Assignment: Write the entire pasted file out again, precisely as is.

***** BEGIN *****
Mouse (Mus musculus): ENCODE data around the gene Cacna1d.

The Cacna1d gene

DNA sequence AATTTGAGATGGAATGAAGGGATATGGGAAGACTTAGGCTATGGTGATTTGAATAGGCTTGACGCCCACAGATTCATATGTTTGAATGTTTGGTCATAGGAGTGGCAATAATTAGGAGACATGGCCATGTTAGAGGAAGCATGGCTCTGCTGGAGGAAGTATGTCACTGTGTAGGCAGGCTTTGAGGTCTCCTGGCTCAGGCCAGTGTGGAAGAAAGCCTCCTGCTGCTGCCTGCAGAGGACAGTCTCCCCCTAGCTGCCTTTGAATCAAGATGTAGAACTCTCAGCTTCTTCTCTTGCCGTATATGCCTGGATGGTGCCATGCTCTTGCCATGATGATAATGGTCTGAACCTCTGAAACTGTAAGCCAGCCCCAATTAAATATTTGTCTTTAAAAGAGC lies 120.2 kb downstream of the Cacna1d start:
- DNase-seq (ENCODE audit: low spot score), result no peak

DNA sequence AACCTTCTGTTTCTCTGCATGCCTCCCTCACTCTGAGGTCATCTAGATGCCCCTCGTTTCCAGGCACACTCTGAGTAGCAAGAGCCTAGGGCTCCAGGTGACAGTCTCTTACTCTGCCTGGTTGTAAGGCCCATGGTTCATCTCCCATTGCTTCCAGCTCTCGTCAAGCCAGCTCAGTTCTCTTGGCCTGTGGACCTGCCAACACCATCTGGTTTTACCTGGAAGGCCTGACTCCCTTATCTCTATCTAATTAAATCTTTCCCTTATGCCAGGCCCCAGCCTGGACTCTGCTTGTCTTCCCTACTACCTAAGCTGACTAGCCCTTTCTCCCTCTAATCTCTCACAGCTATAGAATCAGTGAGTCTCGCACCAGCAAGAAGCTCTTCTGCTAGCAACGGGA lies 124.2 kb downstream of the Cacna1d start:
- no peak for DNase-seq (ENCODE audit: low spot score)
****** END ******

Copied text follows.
Mouse (Mus musculus): ENCODE data around the gene Cacna1d.

The Cacna1d gene

DNA sequence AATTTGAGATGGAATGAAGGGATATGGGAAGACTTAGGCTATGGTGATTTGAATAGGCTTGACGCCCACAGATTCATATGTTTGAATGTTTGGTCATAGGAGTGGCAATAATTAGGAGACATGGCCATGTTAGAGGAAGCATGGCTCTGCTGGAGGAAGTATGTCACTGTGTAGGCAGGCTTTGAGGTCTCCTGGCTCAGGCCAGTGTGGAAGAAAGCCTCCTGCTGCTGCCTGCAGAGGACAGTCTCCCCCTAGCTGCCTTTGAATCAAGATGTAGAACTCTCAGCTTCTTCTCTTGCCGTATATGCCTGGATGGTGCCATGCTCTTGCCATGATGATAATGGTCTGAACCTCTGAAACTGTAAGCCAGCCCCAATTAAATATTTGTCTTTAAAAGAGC lies 120.2 kb downstream of the Cacna1d start:
- DNase-seq (ENCODE audit: low spot score), result no peak

DNA sequence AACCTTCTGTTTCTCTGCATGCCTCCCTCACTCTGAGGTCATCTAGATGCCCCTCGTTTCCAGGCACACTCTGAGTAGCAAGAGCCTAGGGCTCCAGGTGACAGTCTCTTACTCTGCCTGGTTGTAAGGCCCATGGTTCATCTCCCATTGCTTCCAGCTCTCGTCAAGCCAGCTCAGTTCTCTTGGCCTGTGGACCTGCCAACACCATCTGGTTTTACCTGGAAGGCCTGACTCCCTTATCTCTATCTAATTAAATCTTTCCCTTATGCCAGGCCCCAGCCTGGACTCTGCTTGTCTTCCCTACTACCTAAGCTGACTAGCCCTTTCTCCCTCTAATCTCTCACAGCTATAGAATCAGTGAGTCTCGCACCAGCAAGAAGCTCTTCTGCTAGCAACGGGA lies 124.2 kb downstream of the Cacna1d start:
- no peak for DNase-seq (ENCODE audit: low spot score)